Located on the second floor of the JCC, the Waltuch Gallery is a community space that exhibits thematically Jewish artwork, or art produced by a Jewish artist. Artists are mostly local, though some exhibits feature artists from around the country and the world. The Waltuch Gallery exhibit and receptions are free and open to the community. All of the work on exhibit is for sale and a portion of the proceeds go to support programming efforts in the JCC.
If you are interested in displaying in the Waltuch Gallery, please click here for the application. Your completed application, along with 5 image files of your work should be emailed to Nina Bachrach at email@example.com. If you have any questions or need additional information, please contact Nina at 201.408.1406 or at the email above.
December 2019 Exhibit
A Gathering of Waters
Pastels by Mozelle Forman
In this exhibition, Mozelle Forman explores sea and sky as metaphors for sustaining life and humanity, and as majestic sources of inspiration to artists. The spiritual connection between the sea and sky is elucidated in the opening lines of Bereshit, the first book of the Torah, and serves as the source of Forman’s creative ideas and the title for her show. She explores these themes in both representational and abstract forms. “I believe the urge to create is inherent in all of us and I love creating something that didn't exist before,” says Forman. “I started painting in watercolor and was told it was the hardest of all mediums, but I was drawn to its luminosity and ethereal quality until I discovered pastel. Then I was hooked. Pastels are not chalk or crayons. They are pure pigment and I find they offer versatility, forgiveness, and instant gratification. My work is personal and intuitive and my hope is for it to make people feel. That, to me, is the ultimate measure of its success.”
On Display December 1–30 | Meet-the-artist reception: Tuesday, December 10, 6:30-8:30 pm
January 2020 Exhibit
Oils on Paper by Sheryl Intrator (Urman)
This exhibit features a collection of paintings and Ketubahs by Sheryl Intrator (Urman), curator, art historian, lecturer and teacher, who has exhibited her work throughout the United States and internationally as well. She is active in numerous art organizations including Salute to Women in the Arts, The Jewish Art Salon, and the New York Artist Circle. As a series painter, she experiments with a variety of materials including paints, resins, glazes and gold leaf on wood or other surfaces to bring her work to life. She created Art For Learning, LLC., a vibrant art business that has been in operation for more than 20 years, which incorporates programming, art lectures, and enrichment classes for all ages. She is also the resident Art Lecturer for the L’Dor VaDor program at Ahavath Torah in Englewood, where she is a member.
“Evolving as an artist is important to me, whether it is through experimenting with new materials, new techniques or new artistic themes,” says Sheryl. “I am always drawn to Jewish themed art and subjects that explore contemporary issues of our times in new ways that attract a broader audience.”
On Display January 1–30 | Meet-the-artist reception: Thurs, Jan 9, 6:30-8:30 pm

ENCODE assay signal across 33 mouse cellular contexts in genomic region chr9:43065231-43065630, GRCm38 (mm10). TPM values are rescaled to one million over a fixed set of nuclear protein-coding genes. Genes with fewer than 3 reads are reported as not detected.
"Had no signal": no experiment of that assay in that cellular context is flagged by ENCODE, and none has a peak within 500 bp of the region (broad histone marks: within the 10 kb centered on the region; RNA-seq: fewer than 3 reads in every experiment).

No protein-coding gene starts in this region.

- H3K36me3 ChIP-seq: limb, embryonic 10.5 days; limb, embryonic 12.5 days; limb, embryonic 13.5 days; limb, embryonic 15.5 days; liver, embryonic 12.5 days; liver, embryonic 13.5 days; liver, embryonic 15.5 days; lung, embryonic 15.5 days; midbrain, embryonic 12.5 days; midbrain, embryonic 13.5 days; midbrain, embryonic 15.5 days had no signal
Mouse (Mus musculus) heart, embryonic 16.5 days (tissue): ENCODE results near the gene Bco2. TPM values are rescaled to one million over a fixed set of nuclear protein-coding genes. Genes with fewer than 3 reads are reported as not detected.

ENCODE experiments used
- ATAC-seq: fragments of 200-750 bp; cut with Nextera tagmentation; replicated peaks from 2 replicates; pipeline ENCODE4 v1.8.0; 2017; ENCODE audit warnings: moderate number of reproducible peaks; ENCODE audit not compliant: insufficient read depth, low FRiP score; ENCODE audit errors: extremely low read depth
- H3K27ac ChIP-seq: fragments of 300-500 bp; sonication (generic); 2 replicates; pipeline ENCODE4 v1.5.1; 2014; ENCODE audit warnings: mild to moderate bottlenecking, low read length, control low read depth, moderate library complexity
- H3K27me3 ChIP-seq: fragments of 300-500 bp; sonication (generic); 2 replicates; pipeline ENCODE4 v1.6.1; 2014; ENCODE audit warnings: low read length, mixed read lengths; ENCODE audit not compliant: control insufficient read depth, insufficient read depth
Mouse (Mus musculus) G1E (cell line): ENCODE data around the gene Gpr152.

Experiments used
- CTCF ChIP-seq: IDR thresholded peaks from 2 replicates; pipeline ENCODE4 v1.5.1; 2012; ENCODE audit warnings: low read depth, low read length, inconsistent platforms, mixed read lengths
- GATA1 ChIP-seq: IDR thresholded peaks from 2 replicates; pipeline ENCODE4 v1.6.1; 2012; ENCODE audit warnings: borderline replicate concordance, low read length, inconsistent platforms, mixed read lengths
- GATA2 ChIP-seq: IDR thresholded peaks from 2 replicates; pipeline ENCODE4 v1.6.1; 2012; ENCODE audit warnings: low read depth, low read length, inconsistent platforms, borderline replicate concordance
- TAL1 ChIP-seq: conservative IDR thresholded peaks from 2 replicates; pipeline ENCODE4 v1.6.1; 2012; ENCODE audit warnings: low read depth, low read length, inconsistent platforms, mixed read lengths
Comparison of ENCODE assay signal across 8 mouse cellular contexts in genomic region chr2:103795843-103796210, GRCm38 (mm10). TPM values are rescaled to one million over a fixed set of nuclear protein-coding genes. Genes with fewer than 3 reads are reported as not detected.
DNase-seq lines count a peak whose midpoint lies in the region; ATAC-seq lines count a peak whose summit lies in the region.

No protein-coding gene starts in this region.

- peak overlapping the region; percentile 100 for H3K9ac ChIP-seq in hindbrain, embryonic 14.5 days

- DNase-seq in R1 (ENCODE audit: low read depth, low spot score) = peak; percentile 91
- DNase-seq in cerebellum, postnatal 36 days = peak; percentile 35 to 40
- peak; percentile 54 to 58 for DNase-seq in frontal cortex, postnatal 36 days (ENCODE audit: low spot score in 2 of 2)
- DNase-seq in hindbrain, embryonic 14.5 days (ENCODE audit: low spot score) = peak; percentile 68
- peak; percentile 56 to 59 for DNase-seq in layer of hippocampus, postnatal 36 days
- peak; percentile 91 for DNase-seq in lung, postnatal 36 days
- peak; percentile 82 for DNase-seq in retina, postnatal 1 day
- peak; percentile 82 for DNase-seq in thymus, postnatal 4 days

February 2020 Exhibit
Art for All
Celebrating the Artistic Talents of Differently-Abled Children, Teens & Adults
In recognition of Jewish Disabilities and Inclusion Awareness Month, which is nationally celebrated in February each year, the Waltuch Gallery annual art exhibition features the artistic talents and accomplishments of individuals in our community with special needs.
March 2020 Exhibit
“What is Art?”
Early Childhood Children at JCC Explore Wonderment, Creativity and Inspiration through Art
This exhibit features fun, colorful creations made by children who attend the Leonard and Syril Rubin Early Childhood Center at the JCC. Looking to explore what art means to children and how it can broaden their knowledge and enhance experience, the JCC early childhood teachers asked these questions and this art show provides the answers in an exciting, colorful, inspirational exhibit that reveals how curious young minds know no bounds when it comes to cultivating artistic individuality.
In preparation for this highly versatile show, each class chose a style and medium to work with and then created artistic pieces that conveyed a shared class vision or individual masterpieces. Some classes were inspired by famous artists and the children imitated their style by creating florals like Georgia O’Keeffe, watercolors like Claude Monet, primary shapes and lines like Piet Mondrian, sculpting like Henry Moore, squiggle art like Sol Lewitt, and pop art like Andy Warhol. Other classes acquired their inspirations from Shabbat, Tu Bishvat, and Israel. The show was also influenced by the Sheva framework, which uses seven Jewish lenses to reveal universal values and support the study of art as a journey that sparks reflection, potential, amazement, and the spirit of inquiry. The possibilities were endless and so were the results.
On Display March 4-30
April 2020 Exhibit
The Big Idea School at the JCC Explores the Holocaust in Memory of Yom Hashoah
Students attending the Big Idea School will display works of art in many forms that reflect their understanding of the Holocaust and its ongoing, universal implications. The works in this exhibit reveal each student’s personal expression, as well as their deeper historical and moral understanding of the Shoah.